It’s been long rumored that Polygon Man
is the final boss in PlayStation All-Stars Battle Royale
. Today, we can confirm that this is, indeed, the case. In PlayStation All-Stars’ introduction video, seen below (and viewable whenever you turn on the game), you’ll see each of the game’s 10 rivalries culminate with a quick glimpse of Polygon Man himself.
Who is Polygon Man, you ask? In short, he’s the original PlayStation mascot, designed to tease the power of the PlayStation before it launched in the west in 1995. Interestingly, the ad campaign was pulled before the console launched in North America. According to Edge
, this reportedly occurred when Sony Computer Entertainment founder and former CEO Ken Kutaragi “went absolutely insane” upon seeing it on Sony’s E3 booth in 1995. In other words, he wasn’t pleased.
But that hasn’t stopped Polygon Man from persisting in the minds of the most hardcore PlayStation faithful, and his inclusion in PlayStation All-Stars Battle Royale
indicates that the team at SuperBot Entertainment has its roots firmly planted in the same soil PlayStation sprouted from nearly two decades ago. But the intro video itself also serves a purpose apart from simply showing off Polygon Man, as SuperBot Entertainment’s Omar Kendall explains.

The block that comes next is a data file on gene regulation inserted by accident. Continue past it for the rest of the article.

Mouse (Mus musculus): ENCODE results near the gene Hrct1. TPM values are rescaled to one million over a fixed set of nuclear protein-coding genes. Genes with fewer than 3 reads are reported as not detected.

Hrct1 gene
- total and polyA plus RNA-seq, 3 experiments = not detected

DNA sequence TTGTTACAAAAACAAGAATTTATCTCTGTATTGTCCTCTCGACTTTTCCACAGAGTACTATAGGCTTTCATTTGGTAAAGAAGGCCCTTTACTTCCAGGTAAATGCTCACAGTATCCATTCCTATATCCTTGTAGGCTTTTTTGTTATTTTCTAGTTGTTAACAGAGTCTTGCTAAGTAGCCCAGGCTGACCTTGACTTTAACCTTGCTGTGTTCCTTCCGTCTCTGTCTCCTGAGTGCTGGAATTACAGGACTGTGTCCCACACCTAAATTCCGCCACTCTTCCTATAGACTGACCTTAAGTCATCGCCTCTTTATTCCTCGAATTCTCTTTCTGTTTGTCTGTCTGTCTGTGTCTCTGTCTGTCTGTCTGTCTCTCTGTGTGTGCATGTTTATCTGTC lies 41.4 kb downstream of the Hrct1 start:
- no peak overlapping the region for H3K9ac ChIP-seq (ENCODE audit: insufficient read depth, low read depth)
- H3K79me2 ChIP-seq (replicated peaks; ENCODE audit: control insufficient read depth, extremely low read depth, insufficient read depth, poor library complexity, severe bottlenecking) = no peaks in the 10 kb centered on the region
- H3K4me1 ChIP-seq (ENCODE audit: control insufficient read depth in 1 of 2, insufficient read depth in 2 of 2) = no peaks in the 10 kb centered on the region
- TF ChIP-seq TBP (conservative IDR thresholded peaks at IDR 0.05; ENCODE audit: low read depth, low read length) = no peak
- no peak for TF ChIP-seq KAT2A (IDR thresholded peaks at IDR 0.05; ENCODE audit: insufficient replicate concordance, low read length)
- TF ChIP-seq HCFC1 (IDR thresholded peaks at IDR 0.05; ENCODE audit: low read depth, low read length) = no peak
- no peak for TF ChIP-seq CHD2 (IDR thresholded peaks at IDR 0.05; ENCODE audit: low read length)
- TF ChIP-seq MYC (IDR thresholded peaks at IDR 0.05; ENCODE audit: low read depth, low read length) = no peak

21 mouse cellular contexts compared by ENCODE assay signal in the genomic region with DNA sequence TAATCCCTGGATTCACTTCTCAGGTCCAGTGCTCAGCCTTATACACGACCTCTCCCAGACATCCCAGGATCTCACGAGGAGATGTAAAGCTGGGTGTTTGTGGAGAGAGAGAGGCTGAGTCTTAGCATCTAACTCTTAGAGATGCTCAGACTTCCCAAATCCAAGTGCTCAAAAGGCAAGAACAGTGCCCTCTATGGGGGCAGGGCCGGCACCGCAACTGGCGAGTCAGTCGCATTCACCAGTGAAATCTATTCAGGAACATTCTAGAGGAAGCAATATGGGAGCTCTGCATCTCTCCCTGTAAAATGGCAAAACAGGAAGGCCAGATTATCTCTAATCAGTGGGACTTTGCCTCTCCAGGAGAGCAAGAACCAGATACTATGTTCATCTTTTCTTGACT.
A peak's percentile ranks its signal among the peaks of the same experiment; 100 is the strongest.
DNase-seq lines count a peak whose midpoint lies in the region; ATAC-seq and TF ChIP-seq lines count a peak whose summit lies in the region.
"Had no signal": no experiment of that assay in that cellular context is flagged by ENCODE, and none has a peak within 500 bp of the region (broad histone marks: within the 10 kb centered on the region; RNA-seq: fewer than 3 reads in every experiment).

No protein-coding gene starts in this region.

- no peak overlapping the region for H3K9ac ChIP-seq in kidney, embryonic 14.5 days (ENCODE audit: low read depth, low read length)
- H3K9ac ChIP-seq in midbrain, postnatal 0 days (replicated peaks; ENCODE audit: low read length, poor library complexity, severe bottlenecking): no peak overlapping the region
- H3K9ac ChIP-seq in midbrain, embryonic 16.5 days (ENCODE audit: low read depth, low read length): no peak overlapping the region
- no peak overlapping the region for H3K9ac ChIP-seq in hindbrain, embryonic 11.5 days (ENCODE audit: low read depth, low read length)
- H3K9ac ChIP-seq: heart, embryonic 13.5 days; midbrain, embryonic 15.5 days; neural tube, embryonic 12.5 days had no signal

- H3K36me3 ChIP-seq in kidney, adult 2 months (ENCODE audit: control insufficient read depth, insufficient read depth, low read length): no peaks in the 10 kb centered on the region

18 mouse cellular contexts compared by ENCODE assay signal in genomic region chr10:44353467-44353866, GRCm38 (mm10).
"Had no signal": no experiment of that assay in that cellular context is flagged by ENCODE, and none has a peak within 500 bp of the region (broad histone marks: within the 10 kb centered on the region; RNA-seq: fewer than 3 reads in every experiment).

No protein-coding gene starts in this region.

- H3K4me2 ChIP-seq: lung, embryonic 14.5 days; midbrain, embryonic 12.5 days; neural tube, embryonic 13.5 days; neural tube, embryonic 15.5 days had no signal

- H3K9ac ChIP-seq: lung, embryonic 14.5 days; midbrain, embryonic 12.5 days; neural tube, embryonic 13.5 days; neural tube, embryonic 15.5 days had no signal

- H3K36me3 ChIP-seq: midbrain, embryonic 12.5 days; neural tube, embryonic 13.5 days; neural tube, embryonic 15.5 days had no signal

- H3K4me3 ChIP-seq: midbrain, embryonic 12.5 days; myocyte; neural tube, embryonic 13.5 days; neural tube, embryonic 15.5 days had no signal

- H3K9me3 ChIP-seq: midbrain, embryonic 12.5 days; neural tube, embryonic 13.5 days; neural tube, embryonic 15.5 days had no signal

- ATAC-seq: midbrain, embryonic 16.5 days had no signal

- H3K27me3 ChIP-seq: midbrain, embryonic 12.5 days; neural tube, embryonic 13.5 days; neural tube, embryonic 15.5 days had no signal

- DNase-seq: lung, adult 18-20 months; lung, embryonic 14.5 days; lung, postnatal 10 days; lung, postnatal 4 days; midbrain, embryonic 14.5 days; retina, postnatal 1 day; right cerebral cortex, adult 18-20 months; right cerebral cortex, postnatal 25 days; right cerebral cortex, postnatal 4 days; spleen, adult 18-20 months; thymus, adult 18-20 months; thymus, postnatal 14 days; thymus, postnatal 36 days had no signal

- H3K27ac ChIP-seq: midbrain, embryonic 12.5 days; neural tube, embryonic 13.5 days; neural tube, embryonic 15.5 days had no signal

“We really wanted to play up the concept of rivalries” in All-Stars, Kendall said, the hypothetical “what ifs” of the universe they’ve created where the unlikeliest of characters can face-off against one another. The intro video allows SuperBot Entertainment to do that. With the video’s script and design concocted in-house, SuperBot utilized the skills of Zoic Studios
to render and create the intro itself.
But for Kendall, a veteran of the fighting development scene, an intro such as this serves another purpose. “This was another note that we could hit that was very much in line with the overall message that PlayStation All-Stars really is, or at least has roots in traditional fighting games.” He mentions games like Soul Calibur and Marvel vs. Capcom 3 as examples of great fighting games with epic intros like the one they’ve attempted to put in their game.
With all 10 of the rivalries shown-off in full, Kendall noted that there were some “fantasy matchups” in there, like Ratchet & Clank versus Jak & Daxter, as well as some “in your face” rivalries, and some more subtle “easter egg” rivalries, like the one between Nathan Drake and Sly Cooper that play off of the fact that both are treasure hunters… or perhaps thieves. He describes the entire scenario as being “big notes” complemented by “subtle cues.”
The rivalries are as follows:
- Ratchet & Clank versus Jak & Daxter
- Sly Cooper versus Nathan Drake
- Fat Princess versus Evil Cole MacGrath
- Sir Daniel Fortesque versus Colonel Radec
- Sackboy versus Big Daddy
- Nariko versus Dante
- Heihachi versus Toro
- Spike versus Parappa the Rapper
- Good Cole MacGrath versus Raiden
- Sweet Tooth versus Kratos